Study: Air Pollution Linked to 15% of All Coronavirus Deaths
Even after the virus is gone, people will still suffer from poor air quality.
Long-term exposure to air pollution may be linked to 15 percent of all coronavirus deaths worldwide, according to a new study published in the journal Cardiovascular Research.
The study’s findings—based on analysis of pollution and pandemic data by the Max Planck Institute for Chemistry, Harvard University, and the Cyprus Institute’s Climate and Atmosphere Research Center—revealed that in East Asia, the percentage of coronavirus deaths related to pollution was about 27 percent, while Europe was 19 percent, North America 17 percent, and Australia 3 percent.
“If both long-term exposure to air pollution and infection with the COVID-19 virus come together, then we have an adverse effect on health, particularly with respect to the heart and blood vessels,” the study’s co-author Thomas Munzel, a professor at the University Medical Center of the Johannes Gutenberg University, Mainz, said in a statement.
Specifically, the researchers noted that particulate matter appeared to increase the activity of ACE2 on lung cell surfaces, which acts as the receptor for the SARS-CoV-2 virus (Coronavirus) and allows it to infect the cell.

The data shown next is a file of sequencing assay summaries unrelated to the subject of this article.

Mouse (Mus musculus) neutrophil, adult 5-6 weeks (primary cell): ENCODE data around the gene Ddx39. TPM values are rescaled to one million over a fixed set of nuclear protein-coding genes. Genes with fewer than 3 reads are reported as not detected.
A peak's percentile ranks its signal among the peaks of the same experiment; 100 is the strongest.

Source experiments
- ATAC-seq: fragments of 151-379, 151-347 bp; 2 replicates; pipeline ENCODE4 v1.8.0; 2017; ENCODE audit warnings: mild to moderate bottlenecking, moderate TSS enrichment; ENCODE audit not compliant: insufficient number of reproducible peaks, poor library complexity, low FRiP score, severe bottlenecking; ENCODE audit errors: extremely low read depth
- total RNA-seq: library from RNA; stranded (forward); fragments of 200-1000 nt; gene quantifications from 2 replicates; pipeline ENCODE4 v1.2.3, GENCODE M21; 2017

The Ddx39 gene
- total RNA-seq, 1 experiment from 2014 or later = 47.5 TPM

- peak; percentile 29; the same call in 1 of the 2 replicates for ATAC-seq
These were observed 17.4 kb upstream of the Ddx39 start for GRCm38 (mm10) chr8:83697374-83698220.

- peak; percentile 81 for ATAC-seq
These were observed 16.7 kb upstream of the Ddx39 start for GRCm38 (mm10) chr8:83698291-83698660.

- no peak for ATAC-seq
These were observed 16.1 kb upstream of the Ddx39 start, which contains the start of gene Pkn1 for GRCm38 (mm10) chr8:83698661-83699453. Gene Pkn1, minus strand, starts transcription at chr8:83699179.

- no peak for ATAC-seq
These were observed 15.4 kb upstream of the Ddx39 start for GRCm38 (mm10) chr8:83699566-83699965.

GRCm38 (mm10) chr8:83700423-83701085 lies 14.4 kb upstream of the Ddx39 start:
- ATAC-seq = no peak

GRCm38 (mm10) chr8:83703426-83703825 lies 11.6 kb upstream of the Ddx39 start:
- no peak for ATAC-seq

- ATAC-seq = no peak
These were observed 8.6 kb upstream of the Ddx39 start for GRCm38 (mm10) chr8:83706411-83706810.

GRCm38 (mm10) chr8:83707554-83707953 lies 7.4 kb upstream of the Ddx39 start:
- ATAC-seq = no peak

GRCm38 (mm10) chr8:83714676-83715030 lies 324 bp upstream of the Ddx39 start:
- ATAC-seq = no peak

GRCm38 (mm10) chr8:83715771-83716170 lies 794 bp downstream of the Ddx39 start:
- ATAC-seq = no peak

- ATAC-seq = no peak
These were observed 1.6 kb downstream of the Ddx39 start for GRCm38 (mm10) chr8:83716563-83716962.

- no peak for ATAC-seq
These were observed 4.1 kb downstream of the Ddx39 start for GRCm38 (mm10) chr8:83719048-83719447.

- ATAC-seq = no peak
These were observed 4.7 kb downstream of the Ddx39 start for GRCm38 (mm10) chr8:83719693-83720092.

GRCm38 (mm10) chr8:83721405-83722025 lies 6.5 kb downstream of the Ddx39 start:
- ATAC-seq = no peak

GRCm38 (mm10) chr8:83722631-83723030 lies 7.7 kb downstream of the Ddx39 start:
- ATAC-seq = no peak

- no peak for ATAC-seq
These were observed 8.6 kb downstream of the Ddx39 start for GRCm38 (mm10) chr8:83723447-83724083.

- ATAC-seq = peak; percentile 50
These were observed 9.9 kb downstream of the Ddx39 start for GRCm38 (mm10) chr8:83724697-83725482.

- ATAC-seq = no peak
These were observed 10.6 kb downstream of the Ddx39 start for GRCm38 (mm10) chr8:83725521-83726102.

“So, we have a double hit: Air pollution damages the lungs and increases the activity of ACE2, which in turn leads to enhanced uptake of the virus,” Munzel said.
The study’s authors stressed that attributing coronavirus deaths to air pollution does not mean that only pollution itself was responsible for the fatalities—though they couldn’t completely rule out that possibility.
“The pollution particles are a co-factor in aggravating the disease,” Jos Lelieveld, of the Max Planck Institute for Chemistry, said in a statement.
The researchers stressed that millions of people will continue to die worldwide even after the pandemic if countries don’t make a concerted effort to transition to clean and renewable energy sources.
“The pandemic ends with the vaccination of the population or with herd immunity through extensive infection of the population,” the researchers wrote. “However, there are no vaccines against poor air quality and climate change. The remedy is to mitigate emissions.”
Twenty-one of the world’s thirty cities with the worst air pollution are in India, according to data compiled in IQAir AirVisual’s 2019 World Air Quality Report.
Ghaziabad, a satellite city of the capital New Delhi in northern Uttar Pradesh state, is ranked as the most polluted city on the planet, with an average PM 2.5 concentration measurement of 110.2 in 2019. For perspective, that’s nine times higher than the level that the U.S. Environmental Protection Agency regards as healthy.
According to the World Health Organization, air pollution causes an estimated seven million premature deaths a year globally.
Ethen Kim Lieser is a Minneapolis-based Science and Tech Editor who has held posts at Google, The Korea Herald, Lincoln Journal Star, AsianWeek, and Arirang TV. Follow or contact him on LinkedIn.